10:31 – The signs of approaching autumn are unmistakable. Overnight lows are down into the low- to mid-60’s (upper teens C) and sometimes even the upper 50’s (14C to 15C). The leaves are still green, but we’re starting to see a lot of leaves on the ground. I’m looking forward to the cooler weather. I suppose I should check the natural gas logs in the den fireplace and use some canned air to blow the dust out of the oxygen sensor. We may be using the gas logs in the evenings before too long.
The economic news continues to be horrible. I saw yesterday that IBM announced that as of the end of this year they’re defaulting on their promise to provide health care for their 100,000 retirees. Now, IBM says that all retirees who are eligible for Medicare must use it. IBM will pay a subsidy for those people to buy third-party Medicare supplement policies. In so doing, IBM has shifted a major portion of the costs for retiree health care onto the federal government. I can’t really blame IBM. As they said, it’s no longer sustainable to keep doing what they had been doing.
And, speaking of horrible economic news, I saw several articles yesterday that were talking about the pathetic inability of our economy to generate real new jobs. I’m not sure what the source of one figure they quoted is, but if it’s true it’s stunning. According to these articles, of the net new jobs generated over the last 12 months, fully 96% of them are part-time jobs. Of course, the federal government tries to put the best face on it, counting any job as a job.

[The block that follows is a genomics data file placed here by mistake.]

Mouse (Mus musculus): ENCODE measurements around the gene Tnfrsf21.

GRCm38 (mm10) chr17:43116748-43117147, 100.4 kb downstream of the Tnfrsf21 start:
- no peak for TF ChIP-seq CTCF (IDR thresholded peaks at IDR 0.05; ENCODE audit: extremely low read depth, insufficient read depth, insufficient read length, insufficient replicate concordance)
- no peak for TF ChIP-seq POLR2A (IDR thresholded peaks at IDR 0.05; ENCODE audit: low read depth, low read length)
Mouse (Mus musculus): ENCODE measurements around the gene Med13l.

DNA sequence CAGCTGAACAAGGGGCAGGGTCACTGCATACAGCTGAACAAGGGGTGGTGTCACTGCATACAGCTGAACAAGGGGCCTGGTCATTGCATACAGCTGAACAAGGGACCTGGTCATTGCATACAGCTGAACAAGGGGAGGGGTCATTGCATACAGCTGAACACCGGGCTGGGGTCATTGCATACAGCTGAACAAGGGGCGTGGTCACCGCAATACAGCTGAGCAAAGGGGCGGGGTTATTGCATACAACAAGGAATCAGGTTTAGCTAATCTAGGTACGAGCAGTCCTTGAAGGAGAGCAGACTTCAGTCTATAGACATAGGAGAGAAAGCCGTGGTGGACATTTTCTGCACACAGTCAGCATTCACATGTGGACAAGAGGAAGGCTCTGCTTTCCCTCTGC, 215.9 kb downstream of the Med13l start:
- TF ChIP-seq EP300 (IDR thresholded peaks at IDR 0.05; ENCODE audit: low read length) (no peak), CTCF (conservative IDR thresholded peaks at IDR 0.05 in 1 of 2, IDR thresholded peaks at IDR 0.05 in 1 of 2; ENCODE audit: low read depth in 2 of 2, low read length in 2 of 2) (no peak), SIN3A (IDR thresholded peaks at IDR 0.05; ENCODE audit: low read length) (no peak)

The government needs to start reporting things in terms of a “Standard Job”. I don’t know what the actual figures are, but assume that the average full-time job pays $30,000/year with $10,000/year in benefits. Define that as the Standard Job. If a company creates a new job that pays $7.50 per hour for 20 hours a week 50 weeks/year with no benefits, that’s $7,500/year total, or 0.1875 of a Standard Job. Actually, it’s worse than that because that minimum wage employee is a burden to taxpayers in terms of medical care, foodstamps, subsidized housing, and so on. Again, I don’t have the actual figures at hand, but assuming that that burden on taxpayers is $5,000/year, that job is actually netting $2,500/year, or 0.0625–one sixteenth–of a Standard Job. And so it should be reported. Of course it never will be.
Welcome to the new normal. Part time jobs paying minimum wage or a bit more, for 29 hours or less a week thanks to ObamaCare. And even these jobs are under the technological gun, as companies find ways to automate those jobs out of existence. I don’t know the source of it, but I’ve read that the break-even point for McDonalds is currently about $10/hour. Any more than that, and McDonalds would be better off fully automating their restaurants, with maybe one person on site to maintain the equipment and keep it functioning. Customers will punch in their orders on a touch screen and collect them without human intervention. A modern-day Automat, but without the people behind the wall. And even if that $10/hour figure is too low, it soon won’t be. If there’s one lesson we’ve learned about technology, it’s that it keeps getting better and cheaper every month.
Science kit sales have started to taper off, although they’re still running well ahead of this time last year.